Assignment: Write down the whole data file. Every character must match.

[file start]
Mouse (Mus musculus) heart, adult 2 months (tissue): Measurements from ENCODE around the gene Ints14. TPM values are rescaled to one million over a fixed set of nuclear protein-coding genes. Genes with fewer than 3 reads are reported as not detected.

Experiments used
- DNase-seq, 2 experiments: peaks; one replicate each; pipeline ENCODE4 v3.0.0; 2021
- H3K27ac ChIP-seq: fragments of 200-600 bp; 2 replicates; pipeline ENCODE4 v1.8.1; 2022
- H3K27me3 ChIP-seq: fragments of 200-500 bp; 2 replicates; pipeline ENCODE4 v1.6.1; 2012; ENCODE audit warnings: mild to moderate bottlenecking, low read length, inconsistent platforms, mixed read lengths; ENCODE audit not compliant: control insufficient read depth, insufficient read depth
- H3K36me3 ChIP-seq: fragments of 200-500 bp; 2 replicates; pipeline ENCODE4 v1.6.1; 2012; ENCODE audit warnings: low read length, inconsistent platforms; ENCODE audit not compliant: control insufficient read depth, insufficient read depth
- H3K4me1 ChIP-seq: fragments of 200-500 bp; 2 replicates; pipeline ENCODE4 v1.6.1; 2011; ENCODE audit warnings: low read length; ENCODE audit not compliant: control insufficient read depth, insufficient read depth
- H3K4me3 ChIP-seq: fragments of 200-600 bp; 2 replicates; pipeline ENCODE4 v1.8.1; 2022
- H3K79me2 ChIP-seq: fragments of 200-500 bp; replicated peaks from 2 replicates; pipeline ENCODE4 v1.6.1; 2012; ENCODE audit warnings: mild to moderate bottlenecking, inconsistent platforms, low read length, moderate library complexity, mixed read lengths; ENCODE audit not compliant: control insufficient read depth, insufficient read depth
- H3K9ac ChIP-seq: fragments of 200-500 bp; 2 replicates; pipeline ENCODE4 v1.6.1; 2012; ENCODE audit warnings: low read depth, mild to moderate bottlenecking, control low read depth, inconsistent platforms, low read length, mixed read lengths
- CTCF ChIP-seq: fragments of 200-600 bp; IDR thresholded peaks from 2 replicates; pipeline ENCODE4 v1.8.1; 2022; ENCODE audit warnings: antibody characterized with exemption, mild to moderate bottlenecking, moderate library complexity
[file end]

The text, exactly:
Mouse (Mus musculus) heart, adult 2 months (tissue): Measurements from ENCODE around the gene Ints14. TPM values are rescaled to one million over a fixed set of nuclear protein-coding genes. Genes with fewer than 3 reads are reported as not detected.

Experiments used
- DNase-seq, 2 experiments: peaks; one replicate each; pipeline ENCODE4 v3.0.0; 2021
- H3K27ac ChIP-seq: fragments of 200-600 bp; 2 replicates; pipeline ENCODE4 v1.8.1; 2022
- H3K27me3 ChIP-seq: fragments of 200-500 bp; 2 replicates; pipeline ENCODE4 v1.6.1; 2012; ENCODE audit warnings: mild to moderate bottlenecking, low read length, inconsistent platforms, mixed read lengths; ENCODE audit not compliant: control insufficient read depth, insufficient read depth
- H3K36me3 ChIP-seq: fragments of 200-500 bp; 2 replicates; pipeline ENCODE4 v1.6.1; 2012; ENCODE audit warnings: low read length, inconsistent platforms; ENCODE audit not compliant: control insufficient read depth, insufficient read depth
- H3K4me1 ChIP-seq: fragments of 200-500 bp; 2 replicates; pipeline ENCODE4 v1.6.1; 2011; ENCODE audit warnings: low read length; ENCODE audit not compliant: control insufficient read depth, insufficient read depth
- H3K4me3 ChIP-seq: fragments of 200-600 bp; 2 replicates; pipeline ENCODE4 v1.8.1; 2022
- H3K79me2 ChIP-seq: fragments of 200-500 bp; replicated peaks from 2 replicates; pipeline ENCODE4 v1.6.1; 2012; ENCODE audit warnings: mild to moderate bottlenecking, inconsistent platforms, low read length, moderate library complexity, mixed read lengths; ENCODE audit not compliant: control insufficient read depth, insufficient read depth
- H3K9ac ChIP-seq: fragments of 200-500 bp; 2 replicates; pipeline ENCODE4 v1.6.1; 2012; ENCODE audit warnings: low read depth, mild to moderate bottlenecking, control low read depth, inconsistent platforms, low read length, mixed read lengths
- CTCF ChIP-seq: fragments of 200-600 bp; IDR thresholded peaks from 2 replicates; pipeline ENCODE4 v1.8.1; 2022; ENCODE audit warnings: antibody characterized with exemption, mild to moderate bottlenecking, moderate library complexity